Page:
DOI: 10.1111/bjhp.12696 ISSN: 1359-107X

A randomized controlled trial of the impact of support visits on self‐isolation compliance: The Havering winter/spring support trial

Liza Benny, Cameron Smith, Matthew Barnard, Emily Wolstenholme, Mehr Panjwani, Maria Ionescu, Troy Aitken, Jack Davies, Pete Austin, Lee Watson, Richard Amlôt
  • Applied Psychology
  • General Medicine



Limited evidence exists on the policies to increase self‐isolation compliance, with no experimental evidence. This trial aimed to evaluate the effect of a home visiting intervention in the London Borough of Havering on compliance with self‐isolation guidance, relative to positive COVID‐19 cases who received no home visits.


Mixed method evaluation involving a two‐arm randomized controlled trial (RCT) with an implementation and process evaluation.


A total of 3878 cases who tested positive for COVID‐19 were randomly allocated with equal probability to receive home visits from Havering outreach team staff (n = 1946) or to a control group (n = 1932) who did not receive home visits. Randomization was implemented through a spreadsheet consisting of random numbers generated online that was used to randomly allocate cases to treatment and control. Check‐in calls were conducted by a separate blinded contact tracing team on day six of isolation to measure successful self‐isolation compliance. The primary intention‐to‐treat (ITT) analysis was conducted on 3860 cases as 18 patients were excluded from analysis because of the missing outcome data. For the implementation and process evaluation, qualitative, semi‐structured, one‐to‐one interviews were conducted with trial participants in the treatment arm of the RCT (n = 15) and stakeholders within the London Borough of Havering's Adult Social Care and Health Team (n = 8). Qualitative data was analysed thematically using a framework approach.


Positive cases who were allocated to receive the home visiting intervention (n = 1933) were more likely to report successful self‐isolation compared to those allocated to the control group (n = 1927), an effect that was statistically significant (odds ratio 1.204 [95% CI: 1.052, 1.377]; absolute probability difference: 4.1 percentage points [95% CI: 1.2–6.9]). The implementation and process evaluation found that a key driver of compliance was altruistic motivation based on its perceived importance for protecting the community with some participants also reporting the potential of being caught not complying as a driving factor. Participants also reported that the intervention helped them ‘feel supported’, provided them with information about practical and financial support, and clarified their understanding or increased their awareness of self‐isolation and COVID‐19 guidance. No harms were reported from this trial. The trial was registered at the ISRCTN registry, number ISRCTN10030612.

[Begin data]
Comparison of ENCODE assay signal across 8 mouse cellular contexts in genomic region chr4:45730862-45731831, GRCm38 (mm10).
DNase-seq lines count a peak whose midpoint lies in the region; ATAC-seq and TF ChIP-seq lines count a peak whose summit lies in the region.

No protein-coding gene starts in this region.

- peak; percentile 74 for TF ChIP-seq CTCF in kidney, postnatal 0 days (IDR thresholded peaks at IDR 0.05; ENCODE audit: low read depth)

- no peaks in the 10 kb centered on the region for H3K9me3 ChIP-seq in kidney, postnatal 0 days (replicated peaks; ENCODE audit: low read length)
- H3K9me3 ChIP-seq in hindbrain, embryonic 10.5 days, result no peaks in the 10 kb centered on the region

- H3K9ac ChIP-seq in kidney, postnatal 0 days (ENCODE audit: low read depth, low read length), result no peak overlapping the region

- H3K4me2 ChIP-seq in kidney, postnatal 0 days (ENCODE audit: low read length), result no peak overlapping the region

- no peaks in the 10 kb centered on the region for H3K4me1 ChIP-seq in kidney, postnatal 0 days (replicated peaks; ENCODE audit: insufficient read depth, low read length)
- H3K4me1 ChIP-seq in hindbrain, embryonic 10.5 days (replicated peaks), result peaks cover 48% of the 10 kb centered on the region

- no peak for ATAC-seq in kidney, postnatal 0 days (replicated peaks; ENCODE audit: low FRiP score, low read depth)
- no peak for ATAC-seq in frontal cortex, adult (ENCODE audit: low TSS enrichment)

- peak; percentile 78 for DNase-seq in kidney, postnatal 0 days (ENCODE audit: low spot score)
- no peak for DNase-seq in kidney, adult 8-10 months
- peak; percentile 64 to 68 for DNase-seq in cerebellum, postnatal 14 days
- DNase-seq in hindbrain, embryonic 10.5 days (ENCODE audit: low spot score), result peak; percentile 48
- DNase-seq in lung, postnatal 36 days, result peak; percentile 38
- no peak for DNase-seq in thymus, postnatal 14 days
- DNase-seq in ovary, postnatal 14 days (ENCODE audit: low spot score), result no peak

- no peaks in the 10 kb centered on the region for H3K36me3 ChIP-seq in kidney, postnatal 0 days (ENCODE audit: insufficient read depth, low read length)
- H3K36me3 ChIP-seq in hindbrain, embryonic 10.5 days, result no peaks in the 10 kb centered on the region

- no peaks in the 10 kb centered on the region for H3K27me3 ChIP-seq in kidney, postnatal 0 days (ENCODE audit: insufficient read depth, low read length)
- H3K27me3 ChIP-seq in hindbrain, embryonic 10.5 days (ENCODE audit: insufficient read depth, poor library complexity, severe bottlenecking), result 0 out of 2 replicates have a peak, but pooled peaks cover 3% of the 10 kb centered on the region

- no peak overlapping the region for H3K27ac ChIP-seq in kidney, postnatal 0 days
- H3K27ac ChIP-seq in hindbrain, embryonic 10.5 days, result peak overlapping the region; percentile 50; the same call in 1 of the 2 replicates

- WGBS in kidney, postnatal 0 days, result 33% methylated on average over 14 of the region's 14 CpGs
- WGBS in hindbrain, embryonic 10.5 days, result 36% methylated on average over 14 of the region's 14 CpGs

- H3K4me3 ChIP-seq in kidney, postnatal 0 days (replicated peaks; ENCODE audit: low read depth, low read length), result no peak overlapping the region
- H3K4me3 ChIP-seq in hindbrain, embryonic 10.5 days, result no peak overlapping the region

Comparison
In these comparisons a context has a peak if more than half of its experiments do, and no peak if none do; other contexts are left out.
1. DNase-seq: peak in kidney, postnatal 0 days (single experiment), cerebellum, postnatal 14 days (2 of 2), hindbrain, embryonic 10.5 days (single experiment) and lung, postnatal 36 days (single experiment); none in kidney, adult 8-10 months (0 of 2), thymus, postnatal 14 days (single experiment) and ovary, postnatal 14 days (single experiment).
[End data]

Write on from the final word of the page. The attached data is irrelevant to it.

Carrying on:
A home‐visiting intervention conducted between January and March 2022 increased the self‐isolation compliance of positive COVID‐19 cases allocated to receive home visits. The implementation and process evaluation highlighted that the intervention increased individuals' motivation to comply with guidance, and addressed some barriers associated with opportunity and capability to comply. This trial provides much‐needed evidence to inform the policy and intervention design to support public health and social measures in future outbreak scenarios.

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